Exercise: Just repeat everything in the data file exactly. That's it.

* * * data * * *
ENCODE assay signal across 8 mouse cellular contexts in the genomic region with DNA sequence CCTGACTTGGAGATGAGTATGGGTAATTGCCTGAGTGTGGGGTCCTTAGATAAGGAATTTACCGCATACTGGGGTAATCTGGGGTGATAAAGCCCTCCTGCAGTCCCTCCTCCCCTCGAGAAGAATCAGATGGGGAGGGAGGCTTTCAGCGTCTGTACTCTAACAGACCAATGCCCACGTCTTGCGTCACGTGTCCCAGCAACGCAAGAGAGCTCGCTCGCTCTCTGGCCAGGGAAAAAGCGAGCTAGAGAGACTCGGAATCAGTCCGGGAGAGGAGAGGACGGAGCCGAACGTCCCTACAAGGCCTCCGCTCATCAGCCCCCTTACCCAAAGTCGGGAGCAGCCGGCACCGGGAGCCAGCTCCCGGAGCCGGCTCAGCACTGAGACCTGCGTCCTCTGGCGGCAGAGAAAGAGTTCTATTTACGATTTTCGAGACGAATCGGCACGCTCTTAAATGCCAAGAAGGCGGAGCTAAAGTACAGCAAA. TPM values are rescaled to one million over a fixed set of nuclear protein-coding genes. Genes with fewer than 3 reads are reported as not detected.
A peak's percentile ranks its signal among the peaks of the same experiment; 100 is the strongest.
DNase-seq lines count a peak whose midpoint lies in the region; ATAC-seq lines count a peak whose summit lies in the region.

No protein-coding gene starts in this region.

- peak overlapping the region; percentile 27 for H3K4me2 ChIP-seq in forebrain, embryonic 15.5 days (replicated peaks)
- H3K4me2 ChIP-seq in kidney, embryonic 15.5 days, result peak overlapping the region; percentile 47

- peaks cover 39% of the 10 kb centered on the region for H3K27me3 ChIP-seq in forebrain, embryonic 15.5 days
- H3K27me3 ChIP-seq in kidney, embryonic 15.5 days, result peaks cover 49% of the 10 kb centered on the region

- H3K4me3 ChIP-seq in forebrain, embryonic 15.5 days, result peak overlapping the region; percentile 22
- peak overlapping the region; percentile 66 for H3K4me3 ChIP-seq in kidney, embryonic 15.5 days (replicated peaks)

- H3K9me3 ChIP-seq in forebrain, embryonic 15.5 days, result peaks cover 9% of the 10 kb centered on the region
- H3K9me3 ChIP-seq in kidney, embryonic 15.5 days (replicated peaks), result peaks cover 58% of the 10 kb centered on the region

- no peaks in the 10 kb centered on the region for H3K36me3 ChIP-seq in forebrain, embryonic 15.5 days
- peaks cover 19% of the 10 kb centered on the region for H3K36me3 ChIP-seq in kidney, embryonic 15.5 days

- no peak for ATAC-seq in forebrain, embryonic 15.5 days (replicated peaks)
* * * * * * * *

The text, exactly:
ENCODE assay signal across 8 mouse cellular contexts in the genomic region with DNA sequence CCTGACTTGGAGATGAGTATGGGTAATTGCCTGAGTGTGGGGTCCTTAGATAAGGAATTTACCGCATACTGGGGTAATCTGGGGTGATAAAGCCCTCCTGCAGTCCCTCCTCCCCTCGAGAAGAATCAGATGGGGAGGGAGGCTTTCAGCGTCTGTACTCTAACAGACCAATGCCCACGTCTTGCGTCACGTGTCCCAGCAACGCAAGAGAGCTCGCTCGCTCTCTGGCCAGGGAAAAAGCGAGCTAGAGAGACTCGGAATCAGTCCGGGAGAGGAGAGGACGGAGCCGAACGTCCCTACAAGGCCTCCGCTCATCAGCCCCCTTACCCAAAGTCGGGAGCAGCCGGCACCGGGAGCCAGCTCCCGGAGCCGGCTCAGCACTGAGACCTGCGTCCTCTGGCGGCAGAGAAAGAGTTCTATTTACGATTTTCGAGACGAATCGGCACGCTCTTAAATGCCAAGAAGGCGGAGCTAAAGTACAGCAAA. TPM values are rescaled to one million over a fixed set of nuclear protein-coding genes. Genes with fewer than 3 reads are reported as not detected.
A peak's percentile ranks its signal among the peaks of the same experiment; 100 is the strongest.
DNase-seq lines count a peak whose midpoint lies in the region; ATAC-seq lines count a peak whose summit lies in the region.

No protein-coding gene starts in this region.

- peak overlapping the region; percentile 27 for H3K4me2 ChIP-seq in forebrain, embryonic 15.5 days (replicated peaks)
- H3K4me2 ChIP-seq in kidney, embryonic 15.5 days, result peak overlapping the region; percentile 47

- peaks cover 39% of the 10 kb centered on the region for H3K27me3 ChIP-seq in forebrain, embryonic 15.5 days
- H3K27me3 ChIP-seq in kidney, embryonic 15.5 days, result peaks cover 49% of the 10 kb centered on the region

- H3K4me3 ChIP-seq in forebrain, embryonic 15.5 days, result peak overlapping the region; percentile 22
- peak overlapping the region; percentile 66 for H3K4me3 ChIP-seq in kidney, embryonic 15.5 days (replicated peaks)

- H3K9me3 ChIP-seq in forebrain, embryonic 15.5 days, result peaks cover 9% of the 10 kb centered on the region
- H3K9me3 ChIP-seq in kidney, embryonic 15.5 days (replicated peaks), result peaks cover 58% of the 10 kb centered on the region

- no peaks in the 10 kb centered on the region for H3K36me3 ChIP-seq in forebrain, embryonic 15.5 days
- peaks cover 19% of the 10 kb centered on the region for H3K36me3 ChIP-seq in kidney, embryonic 15.5 days

- no peak for ATAC-seq in forebrain, embryonic 15.5 days (replicated peaks)